United States and African Union (AU) have criticized opposition leader Raila Odinga`s swearing in a peoples president on January 30th.
In a statement, the US termed the ‘self-inauguration’ of Raila as unconstitutional.
“We reject actions that undermine Kenya’s Constitution and the rule of law” said State Department Spokesperson Heather Nauert.
The US threw it support behind Jubilee’s administration stating that President Uhuru Kenyatta was validly re-elected in the October 26 repeat presidential poll adding that “grievances must be resolved through appropriate legal mechanisms”.
The US commended security forces for the restraint shown during Nasa’s Uhuru Park event and urged Kenyans to reject violence and hatred.
“ We urge all Kenyans to reject violence and hatred. Protesters have a right to assemble peacefully, to express their views freely, and to hold opinions without interference”, Nauert said.
The US Department of State has also expressed concern over the shutdown of three television stations.
“Freedom of expression, including for members of the media, is essential to democracy and is enshrined in Kenya’s Constitution” it said.
It called on the government to build cohesion and address longstanding issues.
The African Union (AU) also raised concerns over the swearing in of the National Super Alliance Raila.
According to the chairperson of the commission, An African Union Elections observer mission led by former South African President Thabo Mbeki asked all stake holders to act in strict compliance with the constitution of Kenya and other relevant texts.
The High Court Thursday ordered the government to switch on three TV stations whose transmission was switched off pending the hearing of case challenging the switch off.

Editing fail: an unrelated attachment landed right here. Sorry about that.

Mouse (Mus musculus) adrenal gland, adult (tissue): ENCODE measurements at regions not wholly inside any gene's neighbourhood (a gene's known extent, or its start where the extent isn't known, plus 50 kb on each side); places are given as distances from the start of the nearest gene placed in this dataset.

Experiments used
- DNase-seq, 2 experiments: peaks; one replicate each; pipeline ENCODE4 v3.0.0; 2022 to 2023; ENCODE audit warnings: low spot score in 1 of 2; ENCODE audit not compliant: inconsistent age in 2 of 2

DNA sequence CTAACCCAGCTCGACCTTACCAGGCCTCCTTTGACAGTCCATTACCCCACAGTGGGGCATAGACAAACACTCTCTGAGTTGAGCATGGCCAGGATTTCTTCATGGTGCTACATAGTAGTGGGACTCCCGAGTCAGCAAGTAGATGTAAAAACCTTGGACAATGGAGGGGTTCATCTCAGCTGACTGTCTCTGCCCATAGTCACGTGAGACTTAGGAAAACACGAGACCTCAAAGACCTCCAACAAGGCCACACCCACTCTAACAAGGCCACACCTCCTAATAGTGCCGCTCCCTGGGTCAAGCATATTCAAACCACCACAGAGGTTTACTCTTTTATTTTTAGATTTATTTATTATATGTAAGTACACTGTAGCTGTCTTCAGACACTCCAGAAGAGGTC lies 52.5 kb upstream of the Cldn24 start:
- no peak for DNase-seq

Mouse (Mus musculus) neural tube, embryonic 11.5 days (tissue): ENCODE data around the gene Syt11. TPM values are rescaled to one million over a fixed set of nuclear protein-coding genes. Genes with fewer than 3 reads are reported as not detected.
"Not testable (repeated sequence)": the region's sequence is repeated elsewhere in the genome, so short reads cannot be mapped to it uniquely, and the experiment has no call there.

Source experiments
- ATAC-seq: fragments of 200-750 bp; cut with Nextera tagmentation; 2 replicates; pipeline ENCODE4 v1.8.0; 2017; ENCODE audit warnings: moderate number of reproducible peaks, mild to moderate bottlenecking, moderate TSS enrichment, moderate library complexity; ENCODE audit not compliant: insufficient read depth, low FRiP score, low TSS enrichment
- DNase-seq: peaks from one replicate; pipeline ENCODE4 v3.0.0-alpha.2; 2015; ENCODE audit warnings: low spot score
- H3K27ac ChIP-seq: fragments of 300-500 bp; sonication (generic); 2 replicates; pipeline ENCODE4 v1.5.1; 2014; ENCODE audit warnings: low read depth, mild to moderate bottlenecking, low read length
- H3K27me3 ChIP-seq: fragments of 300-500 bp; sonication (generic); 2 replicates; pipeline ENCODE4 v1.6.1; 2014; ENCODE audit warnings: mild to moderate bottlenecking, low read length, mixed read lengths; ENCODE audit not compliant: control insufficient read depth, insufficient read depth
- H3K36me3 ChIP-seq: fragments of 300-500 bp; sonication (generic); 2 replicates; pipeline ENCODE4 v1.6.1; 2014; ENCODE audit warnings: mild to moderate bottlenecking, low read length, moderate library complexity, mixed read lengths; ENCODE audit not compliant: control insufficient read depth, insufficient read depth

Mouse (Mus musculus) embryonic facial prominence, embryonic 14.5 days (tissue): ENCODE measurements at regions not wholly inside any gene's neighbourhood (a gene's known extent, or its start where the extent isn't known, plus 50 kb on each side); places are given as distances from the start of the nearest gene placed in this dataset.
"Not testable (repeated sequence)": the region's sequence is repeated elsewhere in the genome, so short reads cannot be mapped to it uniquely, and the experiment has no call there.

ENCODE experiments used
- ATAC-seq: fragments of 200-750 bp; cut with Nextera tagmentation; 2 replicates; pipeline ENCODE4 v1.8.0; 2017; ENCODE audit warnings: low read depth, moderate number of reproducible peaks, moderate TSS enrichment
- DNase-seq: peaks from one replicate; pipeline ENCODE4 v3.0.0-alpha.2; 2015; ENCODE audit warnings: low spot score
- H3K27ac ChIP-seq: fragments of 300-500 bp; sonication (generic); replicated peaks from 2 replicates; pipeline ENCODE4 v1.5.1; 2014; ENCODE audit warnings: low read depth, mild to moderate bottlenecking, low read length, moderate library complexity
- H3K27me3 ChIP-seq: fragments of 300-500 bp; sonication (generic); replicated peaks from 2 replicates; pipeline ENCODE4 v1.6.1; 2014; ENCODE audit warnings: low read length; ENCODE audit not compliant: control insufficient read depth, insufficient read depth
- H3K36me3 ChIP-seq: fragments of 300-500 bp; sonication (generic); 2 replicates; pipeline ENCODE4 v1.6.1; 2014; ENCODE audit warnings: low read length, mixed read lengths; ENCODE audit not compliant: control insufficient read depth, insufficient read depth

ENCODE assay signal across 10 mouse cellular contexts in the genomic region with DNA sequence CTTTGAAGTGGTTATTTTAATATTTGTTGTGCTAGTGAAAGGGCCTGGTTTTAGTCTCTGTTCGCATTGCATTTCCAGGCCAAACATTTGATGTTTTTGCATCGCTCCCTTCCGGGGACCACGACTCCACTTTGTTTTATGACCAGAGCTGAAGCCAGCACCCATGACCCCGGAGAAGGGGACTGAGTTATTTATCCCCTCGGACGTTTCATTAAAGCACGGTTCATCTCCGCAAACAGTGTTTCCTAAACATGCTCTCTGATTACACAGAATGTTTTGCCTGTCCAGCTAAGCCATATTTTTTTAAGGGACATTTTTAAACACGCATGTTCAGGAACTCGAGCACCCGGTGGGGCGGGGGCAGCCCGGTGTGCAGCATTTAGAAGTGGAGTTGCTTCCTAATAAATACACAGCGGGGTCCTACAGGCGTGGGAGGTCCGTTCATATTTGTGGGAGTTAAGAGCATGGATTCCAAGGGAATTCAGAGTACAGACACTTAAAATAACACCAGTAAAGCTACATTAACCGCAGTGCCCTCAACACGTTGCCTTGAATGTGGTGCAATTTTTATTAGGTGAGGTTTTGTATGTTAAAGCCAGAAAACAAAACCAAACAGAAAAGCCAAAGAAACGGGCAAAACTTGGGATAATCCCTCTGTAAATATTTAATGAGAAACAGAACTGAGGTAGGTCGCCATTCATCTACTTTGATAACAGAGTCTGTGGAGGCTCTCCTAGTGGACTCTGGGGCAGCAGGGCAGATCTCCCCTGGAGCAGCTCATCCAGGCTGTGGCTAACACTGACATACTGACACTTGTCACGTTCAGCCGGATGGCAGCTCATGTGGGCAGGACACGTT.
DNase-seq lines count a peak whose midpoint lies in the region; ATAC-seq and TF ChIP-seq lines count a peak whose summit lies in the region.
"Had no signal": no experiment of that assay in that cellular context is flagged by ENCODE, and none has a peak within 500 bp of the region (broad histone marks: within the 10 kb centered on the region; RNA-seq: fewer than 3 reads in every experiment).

Justice Chacha Mwita directed the Communications Authority of Kenya to restore all television stations that had been shut down and refrain from interfering with their transmission until the 14th of February when the case will be heard.
In his ruling Justice Chacha Mwita, further barred the government from interfering with all television transmission before the hearing of the case.
The orders come after activist Okiya Omtatah filed a case at the high court challenging the decision by the government to switch off three television stations.
In the petition, Omtahtah wants the court to declare the move by the government illegal and against the constitution. At the same time Omtatah is seeking to have the government compelled to compensate the TV stations for the loss incurred in advertising revenue during the switch off period.
He argues that the state switched off free to air transmission on the three channels without warning and without giving any reasons.
The court has certified the matter as urgent and set an inter party hearing on 14th Feb 2018. NTV, KTN and CITIZEN were switched off on 30th January